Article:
Bank aims to foreclose on Town Center

The downtown office building has housed a number of businesses

Town Center, the office building at 221 Third Ave. SE, photographed on July 14, 2017. (Michaela Ramm/The Gazette)
Town Center, the office building at 221 Third Ave. SE, photographed on July 14, 2017. (Michaela Ramm/The Gazette)

CEDAR RAPIDS — Two downtown office buildings may be headed for foreclosure.

Deutsche Bank has filed suit against the owners of two properties on Third Avenue SE, including the five-story-tall Town Center complex.

The bank has claimed the owners, Second Succession LLC and Second Progression LLC, are in default of a $25 million loan for a number of reasons. They include claims the owners failed to make payments on the loan, not notifying the bank when tenant lease agreements were changed, and that the owners failed to pay vendors, such as those performing maintenance.

Second Succession and Second Progression are both based in Kentucky and a subsidiary of the same holding company. Second Succession owns the Town Center properties, while Second Progression owns the 600 Third Ave. SE property.

The properties under question include the office space and parking garage that make up Town Center, 221 Third Ave. SE, and an office building at 600 Third Ave. SE.

A judge has appointed a receiver, NAI Optimum in West Des Moines, to take over management of the property. Deutsche Bank also has sought a foreclosure and sale of the properties.

In total, Deutsche Bank claims the owners owe more than $26 million as of July 1, including a principal payment on the loan, interest and late fees.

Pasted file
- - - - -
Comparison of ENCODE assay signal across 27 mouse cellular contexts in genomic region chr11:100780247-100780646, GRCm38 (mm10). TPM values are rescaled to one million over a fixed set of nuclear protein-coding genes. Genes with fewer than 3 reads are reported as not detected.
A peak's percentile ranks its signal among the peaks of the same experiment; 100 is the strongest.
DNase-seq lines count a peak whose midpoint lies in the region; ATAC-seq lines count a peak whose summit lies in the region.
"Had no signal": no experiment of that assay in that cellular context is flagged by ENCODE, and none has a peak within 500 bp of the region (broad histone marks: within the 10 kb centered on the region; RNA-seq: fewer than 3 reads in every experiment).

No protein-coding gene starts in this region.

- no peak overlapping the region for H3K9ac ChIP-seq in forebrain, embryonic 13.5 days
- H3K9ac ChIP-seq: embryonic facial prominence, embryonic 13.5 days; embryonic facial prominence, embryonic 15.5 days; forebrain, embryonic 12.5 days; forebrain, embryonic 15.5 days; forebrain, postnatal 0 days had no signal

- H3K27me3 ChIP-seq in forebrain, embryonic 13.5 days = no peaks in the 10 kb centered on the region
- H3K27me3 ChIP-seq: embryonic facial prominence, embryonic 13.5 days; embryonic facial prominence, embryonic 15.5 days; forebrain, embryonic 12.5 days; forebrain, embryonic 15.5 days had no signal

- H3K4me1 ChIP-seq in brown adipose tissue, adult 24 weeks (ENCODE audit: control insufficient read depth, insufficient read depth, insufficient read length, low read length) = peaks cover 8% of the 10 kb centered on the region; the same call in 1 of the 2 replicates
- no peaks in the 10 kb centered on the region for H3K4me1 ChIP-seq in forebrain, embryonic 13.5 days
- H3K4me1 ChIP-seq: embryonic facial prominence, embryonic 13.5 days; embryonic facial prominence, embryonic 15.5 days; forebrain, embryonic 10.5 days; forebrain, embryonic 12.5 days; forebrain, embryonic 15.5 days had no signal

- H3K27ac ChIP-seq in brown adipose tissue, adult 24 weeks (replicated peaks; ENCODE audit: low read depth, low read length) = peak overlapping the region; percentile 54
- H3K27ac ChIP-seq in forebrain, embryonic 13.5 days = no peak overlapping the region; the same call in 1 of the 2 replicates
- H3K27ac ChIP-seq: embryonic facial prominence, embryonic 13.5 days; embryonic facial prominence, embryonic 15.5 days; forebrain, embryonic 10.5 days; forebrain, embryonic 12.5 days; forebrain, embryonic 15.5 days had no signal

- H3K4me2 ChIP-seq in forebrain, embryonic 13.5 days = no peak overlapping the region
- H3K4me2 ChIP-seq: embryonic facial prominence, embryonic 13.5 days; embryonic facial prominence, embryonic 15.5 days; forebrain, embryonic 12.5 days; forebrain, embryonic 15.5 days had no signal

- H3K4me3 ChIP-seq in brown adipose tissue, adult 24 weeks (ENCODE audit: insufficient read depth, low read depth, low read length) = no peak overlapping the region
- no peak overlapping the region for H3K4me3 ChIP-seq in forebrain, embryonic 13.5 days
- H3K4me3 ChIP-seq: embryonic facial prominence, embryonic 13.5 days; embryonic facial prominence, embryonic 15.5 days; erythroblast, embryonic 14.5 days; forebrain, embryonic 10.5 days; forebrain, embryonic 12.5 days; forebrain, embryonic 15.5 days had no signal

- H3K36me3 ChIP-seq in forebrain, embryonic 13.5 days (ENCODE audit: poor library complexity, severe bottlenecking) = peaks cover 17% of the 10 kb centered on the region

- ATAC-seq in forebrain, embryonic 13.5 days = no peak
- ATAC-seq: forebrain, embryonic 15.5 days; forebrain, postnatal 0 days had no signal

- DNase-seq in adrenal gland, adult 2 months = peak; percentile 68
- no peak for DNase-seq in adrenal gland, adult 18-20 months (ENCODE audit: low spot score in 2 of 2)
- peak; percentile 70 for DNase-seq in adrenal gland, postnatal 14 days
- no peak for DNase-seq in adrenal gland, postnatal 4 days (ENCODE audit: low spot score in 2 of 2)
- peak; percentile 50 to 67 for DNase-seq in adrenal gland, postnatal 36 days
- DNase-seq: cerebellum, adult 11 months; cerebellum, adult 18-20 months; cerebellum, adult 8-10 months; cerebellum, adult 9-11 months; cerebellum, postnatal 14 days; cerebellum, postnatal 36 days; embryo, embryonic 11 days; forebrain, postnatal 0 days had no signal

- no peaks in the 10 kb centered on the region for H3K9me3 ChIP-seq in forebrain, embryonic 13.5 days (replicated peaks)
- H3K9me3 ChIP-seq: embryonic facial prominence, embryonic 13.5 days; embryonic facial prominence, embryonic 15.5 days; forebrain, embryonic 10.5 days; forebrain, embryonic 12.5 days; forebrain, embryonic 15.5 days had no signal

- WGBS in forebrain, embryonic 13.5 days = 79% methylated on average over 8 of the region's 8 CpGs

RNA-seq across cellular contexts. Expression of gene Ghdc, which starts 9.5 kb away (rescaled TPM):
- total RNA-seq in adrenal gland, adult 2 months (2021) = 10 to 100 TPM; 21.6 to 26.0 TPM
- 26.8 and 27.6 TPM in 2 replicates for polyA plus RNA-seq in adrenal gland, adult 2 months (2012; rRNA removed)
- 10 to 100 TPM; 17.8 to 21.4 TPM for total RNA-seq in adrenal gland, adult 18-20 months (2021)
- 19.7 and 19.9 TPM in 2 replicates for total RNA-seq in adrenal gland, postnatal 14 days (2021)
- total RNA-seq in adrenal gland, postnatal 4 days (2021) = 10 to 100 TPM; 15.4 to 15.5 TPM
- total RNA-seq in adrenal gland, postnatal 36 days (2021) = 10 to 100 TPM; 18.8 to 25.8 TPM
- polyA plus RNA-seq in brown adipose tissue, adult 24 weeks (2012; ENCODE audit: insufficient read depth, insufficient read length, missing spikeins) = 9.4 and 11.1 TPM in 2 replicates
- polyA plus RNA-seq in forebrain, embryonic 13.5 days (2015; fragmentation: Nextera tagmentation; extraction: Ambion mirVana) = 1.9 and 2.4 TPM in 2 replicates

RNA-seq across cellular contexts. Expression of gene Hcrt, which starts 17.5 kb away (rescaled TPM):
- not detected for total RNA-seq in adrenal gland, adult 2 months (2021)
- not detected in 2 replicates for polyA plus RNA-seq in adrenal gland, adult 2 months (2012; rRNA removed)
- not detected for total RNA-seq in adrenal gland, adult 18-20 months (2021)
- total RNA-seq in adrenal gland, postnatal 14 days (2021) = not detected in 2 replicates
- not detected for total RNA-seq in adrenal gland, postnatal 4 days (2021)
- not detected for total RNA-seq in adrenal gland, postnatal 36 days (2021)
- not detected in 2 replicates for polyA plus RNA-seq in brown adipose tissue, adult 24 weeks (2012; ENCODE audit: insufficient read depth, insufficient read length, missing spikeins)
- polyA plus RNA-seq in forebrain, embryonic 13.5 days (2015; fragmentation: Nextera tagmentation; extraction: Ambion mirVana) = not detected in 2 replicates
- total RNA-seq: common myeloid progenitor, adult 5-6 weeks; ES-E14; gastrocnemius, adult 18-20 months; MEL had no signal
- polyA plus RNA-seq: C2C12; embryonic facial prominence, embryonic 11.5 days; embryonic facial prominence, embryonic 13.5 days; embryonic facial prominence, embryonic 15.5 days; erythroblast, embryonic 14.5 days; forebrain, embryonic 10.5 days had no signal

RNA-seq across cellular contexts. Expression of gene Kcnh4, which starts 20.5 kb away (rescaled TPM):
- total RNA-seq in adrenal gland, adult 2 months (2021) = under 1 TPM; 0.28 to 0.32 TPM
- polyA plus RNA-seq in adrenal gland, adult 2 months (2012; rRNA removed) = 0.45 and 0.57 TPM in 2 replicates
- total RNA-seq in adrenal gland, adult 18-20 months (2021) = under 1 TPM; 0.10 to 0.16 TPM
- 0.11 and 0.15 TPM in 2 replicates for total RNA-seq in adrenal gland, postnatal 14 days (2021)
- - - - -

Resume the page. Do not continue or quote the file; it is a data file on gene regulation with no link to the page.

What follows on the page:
Attorneys and representatives for both the bank and Second Succession did not respond to requests for comment this week.


Town Center has been home to a number of businesses in Cedar Rapids and sits almost at the center of downtown. It’s also seen its share of turnover.

Rockwell Collins was the largest Town Center tenant when the $25 million loan was made in 2013, occupying 82,000 square feet, according to court documents and past Gazette stories. The avionics company decided midway through 2016 that it would leave the space and move about 300 employees to its main campus on Collins Road NE.

Digital marketing company Hibu moved in soon after, with plans to have 650 employees work in Town Center. The move came with a celebration from the city and months of renovations.

Other tenants, including Bankers Trust, moved out of Town Center to occupy new space in the CRST Center.

Tenant changes are among the bank’s complaints against Second Succession, according to court documents. Second Succession did not receive approval from the bank, it claims, when the owners altered and then terminated Rockwell Collins’s lease or when it spent $2 million to renovate space for Hibu.

Second Succession “voided the largest lease at the Mortgaged Property without the consent of the Noteholder, causing a significant decrease to Rents generated and to be generated from” the property, the bank claims in its filing.

No wrongdoing is claimed against tenants.

A ruling on the foreclosure motion had not yet been filed by Friday morning, nor had an response from the owners.

Kurt Mumm, president and CEO of NAI Optimum, said the receivership should not affect tenants currently in the buildings. He also said NAI Optimum has previous experience with Town Center after flooding in 2008.


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“It’s still a premiere property in downtown Cedar Rapids and it will be for a long time,” Mumm said.

The Town Center properties had a combined value of about $14.3 million, while the 600 Third Ave. SE building was valued at more than $4.8 million, according to the Cedar Rapids Assessor’s office.

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